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Marketing for States  – the Power of Nation Branding

Marketing for States – the Power of Nation Branding

The common war strategy of demoralizing the enemy by providing them with one’s own ideology over radio airwaves had found its way into the Cold War tactics. Western German radio stations were using frequencies that were so strong they could be easily received and thus heard in the East, behind the wall. The, so-called „Westfunk“, widely condemned by the eastern German government, was not the only Western radio station trying to reach influence behind the iron curtain.

Soon enough the American and Western music industry was blasting out of modified radios – in secret and under constant fear – but slowly and steadily a certain image of the Western world was forming. Compared to their bleak own situation, for the people of the Eastern bloc the West soon became a place almost as fantastical as a dreamland, painted in bright colors by the radio and TV shows the East received.

That was exactly what had been hoped to be achieved. Even nowadays, these tactics are still as relevant as ever before. A prominent example is the border between North and South Korea where both sides allegedly blast propaganda at each other in regular intervals through an intricate system of speakers. The propaganda includes, but is not restricted to, speeches, K-pop and Western music.

These tactics have also been updated, however, not tailored to a specific enemy anymore. Instead, these tactics revolve around spreading cultural influences towards the broader international public, stretching from Japan over France to the US. One of the countries excelling at this new strategy is South Korea.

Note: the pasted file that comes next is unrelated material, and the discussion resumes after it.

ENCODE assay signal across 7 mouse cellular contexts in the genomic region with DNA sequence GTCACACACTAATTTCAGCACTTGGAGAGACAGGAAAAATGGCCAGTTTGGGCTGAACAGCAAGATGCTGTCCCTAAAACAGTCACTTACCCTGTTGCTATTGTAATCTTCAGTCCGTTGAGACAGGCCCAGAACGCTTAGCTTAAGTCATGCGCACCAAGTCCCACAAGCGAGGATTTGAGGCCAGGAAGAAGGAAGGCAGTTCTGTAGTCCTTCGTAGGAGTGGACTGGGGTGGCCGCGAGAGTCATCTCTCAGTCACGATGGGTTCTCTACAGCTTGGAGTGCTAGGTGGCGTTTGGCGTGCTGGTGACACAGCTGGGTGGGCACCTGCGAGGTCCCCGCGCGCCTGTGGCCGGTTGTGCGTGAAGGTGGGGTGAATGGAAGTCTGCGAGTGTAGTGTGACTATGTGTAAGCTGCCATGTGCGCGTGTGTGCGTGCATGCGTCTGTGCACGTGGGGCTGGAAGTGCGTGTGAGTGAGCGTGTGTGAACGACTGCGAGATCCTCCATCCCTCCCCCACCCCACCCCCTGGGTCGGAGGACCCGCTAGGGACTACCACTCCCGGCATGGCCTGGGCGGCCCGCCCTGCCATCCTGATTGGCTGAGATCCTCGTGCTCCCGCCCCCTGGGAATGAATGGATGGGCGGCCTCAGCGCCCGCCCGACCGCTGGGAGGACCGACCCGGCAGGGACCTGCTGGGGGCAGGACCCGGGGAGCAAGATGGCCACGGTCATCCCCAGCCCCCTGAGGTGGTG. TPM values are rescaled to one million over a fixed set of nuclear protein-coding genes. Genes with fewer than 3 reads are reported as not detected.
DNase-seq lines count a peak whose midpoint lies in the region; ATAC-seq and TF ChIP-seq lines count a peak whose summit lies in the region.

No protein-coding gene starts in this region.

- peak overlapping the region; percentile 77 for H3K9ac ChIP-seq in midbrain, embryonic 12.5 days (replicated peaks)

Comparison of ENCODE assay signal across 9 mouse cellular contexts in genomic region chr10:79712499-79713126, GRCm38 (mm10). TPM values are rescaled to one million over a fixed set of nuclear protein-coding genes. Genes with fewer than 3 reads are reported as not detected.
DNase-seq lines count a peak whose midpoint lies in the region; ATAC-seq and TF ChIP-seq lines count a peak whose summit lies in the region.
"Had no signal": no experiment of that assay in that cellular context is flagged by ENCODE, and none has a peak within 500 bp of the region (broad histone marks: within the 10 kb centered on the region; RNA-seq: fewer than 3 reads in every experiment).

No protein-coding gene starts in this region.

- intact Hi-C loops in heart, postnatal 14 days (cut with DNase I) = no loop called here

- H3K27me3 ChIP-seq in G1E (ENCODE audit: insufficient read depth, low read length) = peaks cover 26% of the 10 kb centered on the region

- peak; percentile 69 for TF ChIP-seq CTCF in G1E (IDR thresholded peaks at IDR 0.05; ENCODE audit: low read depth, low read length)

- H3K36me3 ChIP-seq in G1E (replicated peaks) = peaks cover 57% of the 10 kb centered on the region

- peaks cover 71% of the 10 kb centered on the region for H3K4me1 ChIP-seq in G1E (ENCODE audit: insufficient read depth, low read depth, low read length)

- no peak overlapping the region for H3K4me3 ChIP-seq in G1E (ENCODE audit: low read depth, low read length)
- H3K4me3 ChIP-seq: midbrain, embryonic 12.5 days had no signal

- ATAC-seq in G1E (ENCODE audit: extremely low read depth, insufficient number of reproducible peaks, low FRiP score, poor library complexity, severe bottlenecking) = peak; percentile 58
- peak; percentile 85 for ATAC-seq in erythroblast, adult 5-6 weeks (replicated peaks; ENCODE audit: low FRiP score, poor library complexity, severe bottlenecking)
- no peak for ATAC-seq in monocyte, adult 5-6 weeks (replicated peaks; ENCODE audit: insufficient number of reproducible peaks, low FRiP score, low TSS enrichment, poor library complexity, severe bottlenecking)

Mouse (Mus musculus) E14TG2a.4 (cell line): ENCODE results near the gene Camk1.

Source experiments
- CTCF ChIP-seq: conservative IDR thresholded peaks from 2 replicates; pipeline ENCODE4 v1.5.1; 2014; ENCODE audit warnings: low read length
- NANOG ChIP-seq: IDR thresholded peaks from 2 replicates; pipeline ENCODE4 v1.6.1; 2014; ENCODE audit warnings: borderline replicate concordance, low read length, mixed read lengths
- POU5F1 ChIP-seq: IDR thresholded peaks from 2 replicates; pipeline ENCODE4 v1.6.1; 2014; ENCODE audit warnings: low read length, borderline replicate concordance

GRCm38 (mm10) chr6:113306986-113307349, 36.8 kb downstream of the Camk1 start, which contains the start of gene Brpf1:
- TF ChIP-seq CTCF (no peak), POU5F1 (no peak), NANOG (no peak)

The South Korean government has even made it one of their top priorities and it is even giving a turn-out of a few billion, being a boost to the Korean economy: the Korean wave (Hangul: Hallyu). The Korean wave is a reaction to the damage the Korean war inflicted on the nation branding of Korea. Instead of the world associating South Korea with death and destruction, the goal was to change the name into something positive. Nowadays, the vast majority and especially young people associate Korea with K-pop, stars, beauty products and the idyllic scenes presented in K-dramas which are soaring to fame.

Pictures and sound show the casual observer a rapidly developing country with a high level of technology and modernity. In a matter of a few years and thanks to the globalization and the internet, the brand ‘Korea’ turned into something very desirable instead of invoking images of a war. The idea is similar to the way Hollywood exports the idea of the American Dream into the wide world. The easy accessibility to Disney, Hollywood and Co made US culture a desired product that showed a world less gruesome than many were experiencing at the time and still today. Soon, this was associated with the country it was produced in.

The effects of this are not restricted to simple nation branding, however. Instead, they can be converted into useful soft power tools to handle international relations. The changing images give the countries more leverage to be seen as an indeed fast developing country that can compete with industrial countries. A higher popularity among the own people means that policies against such a country are harder to explain and to gather support for. As many are not convinced that negative policies are needed, the national politics might be under pressure. An assimilation of cultures, and a seemingly better understanding of a certain culture also lead to seeing a country and their policies as non-threatening and the country as a (potential) ally.
In the end, this can affect the domestic and foreign policies of a nation as the public opinion shifts. Cultural diplomacy is a powerful tool that is not only restricted to foreign policies.

About Hannah Fautsch

What reveals most about a person are the little things they do; not the big gestures - or so I've heard. The same applies for events in politics. The small things we never hear about can have massive consequences. I am interested in uncovering both the unknown and finding new perspectives on the known and how both are shaping the political landscape today.

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